Reeling from a crushing economic crisis that has put nearly two million people out of work, and with extremism on the increase, Greece is seeing a spike in the number of violent crimes and verbal abuse, police records show, with the likelihood of more tension as the government sets to pass a $17.45 billion spending cut and tax hike plan and start firing public workers.
Statistics show a sharp increase in the number of calls to the police from January to September. “We have seen a rise in violent behavior, both physical and verbal,” 100 emergency hotline operator Sofia Papingioti told Kathimerini. “It is clear that citizens are losing their patience, they are becoming more abrupt and are more ready for a fight.”
In the first nine months of 2012, the 100 hotline had already received 894,000 calls from Attica alone, with the majority coming from Athens and Piraeus. The average for each of the previous three years was at around one million totally each year.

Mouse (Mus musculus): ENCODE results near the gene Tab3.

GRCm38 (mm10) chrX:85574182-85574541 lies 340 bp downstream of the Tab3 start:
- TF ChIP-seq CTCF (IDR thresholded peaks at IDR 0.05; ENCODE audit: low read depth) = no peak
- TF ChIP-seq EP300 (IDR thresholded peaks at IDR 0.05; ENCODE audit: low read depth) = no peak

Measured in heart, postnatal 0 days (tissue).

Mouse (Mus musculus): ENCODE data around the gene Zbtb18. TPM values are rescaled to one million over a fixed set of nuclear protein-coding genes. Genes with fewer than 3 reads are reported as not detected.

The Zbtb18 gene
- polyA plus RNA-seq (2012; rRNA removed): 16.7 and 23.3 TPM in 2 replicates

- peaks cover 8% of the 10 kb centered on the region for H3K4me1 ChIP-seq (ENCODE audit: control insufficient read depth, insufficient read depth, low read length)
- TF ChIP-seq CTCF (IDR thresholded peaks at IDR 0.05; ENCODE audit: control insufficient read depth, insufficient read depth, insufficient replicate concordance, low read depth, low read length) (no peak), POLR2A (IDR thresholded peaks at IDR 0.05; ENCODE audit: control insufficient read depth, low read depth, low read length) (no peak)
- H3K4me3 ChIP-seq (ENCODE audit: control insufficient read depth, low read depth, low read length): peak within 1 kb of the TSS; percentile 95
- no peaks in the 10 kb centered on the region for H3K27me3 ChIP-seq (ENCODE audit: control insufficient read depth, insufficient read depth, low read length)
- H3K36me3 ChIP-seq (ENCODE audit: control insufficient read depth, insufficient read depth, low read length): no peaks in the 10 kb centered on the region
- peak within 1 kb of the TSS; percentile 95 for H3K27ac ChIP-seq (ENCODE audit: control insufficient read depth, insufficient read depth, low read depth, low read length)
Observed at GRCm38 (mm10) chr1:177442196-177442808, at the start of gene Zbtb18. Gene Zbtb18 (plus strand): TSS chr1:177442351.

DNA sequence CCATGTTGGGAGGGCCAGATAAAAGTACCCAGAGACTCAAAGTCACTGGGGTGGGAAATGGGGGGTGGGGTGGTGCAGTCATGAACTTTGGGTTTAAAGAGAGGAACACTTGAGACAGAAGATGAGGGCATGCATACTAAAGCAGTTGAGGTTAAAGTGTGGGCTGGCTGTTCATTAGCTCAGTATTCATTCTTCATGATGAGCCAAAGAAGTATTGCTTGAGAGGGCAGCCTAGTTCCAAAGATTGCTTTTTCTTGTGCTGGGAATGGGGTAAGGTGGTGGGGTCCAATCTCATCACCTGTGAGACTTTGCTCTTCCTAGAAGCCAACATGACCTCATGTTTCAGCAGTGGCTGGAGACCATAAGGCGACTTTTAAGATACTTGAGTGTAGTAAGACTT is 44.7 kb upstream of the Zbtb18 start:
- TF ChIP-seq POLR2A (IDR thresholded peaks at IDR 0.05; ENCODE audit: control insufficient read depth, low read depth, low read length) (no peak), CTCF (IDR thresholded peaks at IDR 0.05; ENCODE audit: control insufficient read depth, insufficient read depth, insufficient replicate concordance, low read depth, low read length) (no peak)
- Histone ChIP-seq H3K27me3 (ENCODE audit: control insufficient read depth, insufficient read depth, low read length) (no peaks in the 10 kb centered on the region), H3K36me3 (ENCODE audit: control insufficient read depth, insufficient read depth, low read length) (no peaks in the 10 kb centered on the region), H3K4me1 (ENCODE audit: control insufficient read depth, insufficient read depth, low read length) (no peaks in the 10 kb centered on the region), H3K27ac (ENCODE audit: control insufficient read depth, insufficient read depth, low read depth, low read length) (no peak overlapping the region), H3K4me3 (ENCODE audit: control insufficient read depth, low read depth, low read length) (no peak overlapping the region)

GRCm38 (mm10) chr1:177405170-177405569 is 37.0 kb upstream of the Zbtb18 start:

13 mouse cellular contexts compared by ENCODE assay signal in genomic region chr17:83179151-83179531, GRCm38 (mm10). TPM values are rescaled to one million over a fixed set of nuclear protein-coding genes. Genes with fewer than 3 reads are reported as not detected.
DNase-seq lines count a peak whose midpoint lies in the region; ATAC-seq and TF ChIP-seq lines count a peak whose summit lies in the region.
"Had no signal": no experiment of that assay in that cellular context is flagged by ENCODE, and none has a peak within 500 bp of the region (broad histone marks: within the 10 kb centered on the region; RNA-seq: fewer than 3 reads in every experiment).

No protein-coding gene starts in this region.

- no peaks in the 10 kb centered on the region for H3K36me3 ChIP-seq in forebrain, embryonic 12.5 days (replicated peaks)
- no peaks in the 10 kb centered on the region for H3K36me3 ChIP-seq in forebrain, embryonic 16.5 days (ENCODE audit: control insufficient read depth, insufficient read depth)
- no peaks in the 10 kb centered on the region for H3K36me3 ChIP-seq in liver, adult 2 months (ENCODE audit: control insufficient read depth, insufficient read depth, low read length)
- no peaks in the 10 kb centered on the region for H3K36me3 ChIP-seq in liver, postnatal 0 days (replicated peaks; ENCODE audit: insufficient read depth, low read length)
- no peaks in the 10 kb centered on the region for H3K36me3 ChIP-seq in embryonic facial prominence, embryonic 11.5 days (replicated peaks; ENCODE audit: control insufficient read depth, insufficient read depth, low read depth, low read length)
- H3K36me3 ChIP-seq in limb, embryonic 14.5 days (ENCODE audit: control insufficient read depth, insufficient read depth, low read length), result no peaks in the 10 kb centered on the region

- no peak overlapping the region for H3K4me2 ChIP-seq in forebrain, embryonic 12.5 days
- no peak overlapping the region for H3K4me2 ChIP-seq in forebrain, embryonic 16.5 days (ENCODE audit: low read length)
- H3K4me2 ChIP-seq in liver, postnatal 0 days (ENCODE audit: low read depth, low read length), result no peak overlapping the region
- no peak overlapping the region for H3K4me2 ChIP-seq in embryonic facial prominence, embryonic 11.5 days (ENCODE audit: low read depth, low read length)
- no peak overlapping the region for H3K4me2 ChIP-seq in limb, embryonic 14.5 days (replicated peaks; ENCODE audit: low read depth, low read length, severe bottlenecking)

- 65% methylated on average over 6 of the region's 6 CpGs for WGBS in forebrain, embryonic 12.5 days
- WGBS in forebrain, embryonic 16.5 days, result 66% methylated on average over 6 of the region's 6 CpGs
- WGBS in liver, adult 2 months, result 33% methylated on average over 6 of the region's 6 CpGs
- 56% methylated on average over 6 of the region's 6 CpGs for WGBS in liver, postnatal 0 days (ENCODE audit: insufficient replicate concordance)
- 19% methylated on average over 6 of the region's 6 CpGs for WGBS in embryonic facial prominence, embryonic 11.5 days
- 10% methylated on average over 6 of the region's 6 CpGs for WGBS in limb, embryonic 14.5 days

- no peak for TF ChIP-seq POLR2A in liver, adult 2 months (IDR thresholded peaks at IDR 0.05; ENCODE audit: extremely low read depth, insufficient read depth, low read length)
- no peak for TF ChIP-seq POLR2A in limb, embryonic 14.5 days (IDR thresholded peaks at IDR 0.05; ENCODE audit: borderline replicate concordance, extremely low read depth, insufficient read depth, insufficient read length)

Papingioti also noted that the service receives a lot more calls over “suspicious figures” or ringing car and homes alarms, indicating a high level of fear among citizens. The most calls are made on Fridays and are mainly in regard to alcohol-related altercations.
In the last week of September, police said they stopped and searched some 37,000 suspects across the country last week in a campaign to clamp down on crime. A total of 4,793 were briefly detained and 708 arrested for alleged robberies, thefts and drug-related offenses.
Ironically, the increase in crime has benefited the neo-Nazi Golden Dawn party, which has 18 seats in Parliament and seeing its popularity rise as it puts out vigilante patrols in neighborhood and offers its services to people who said they need protection.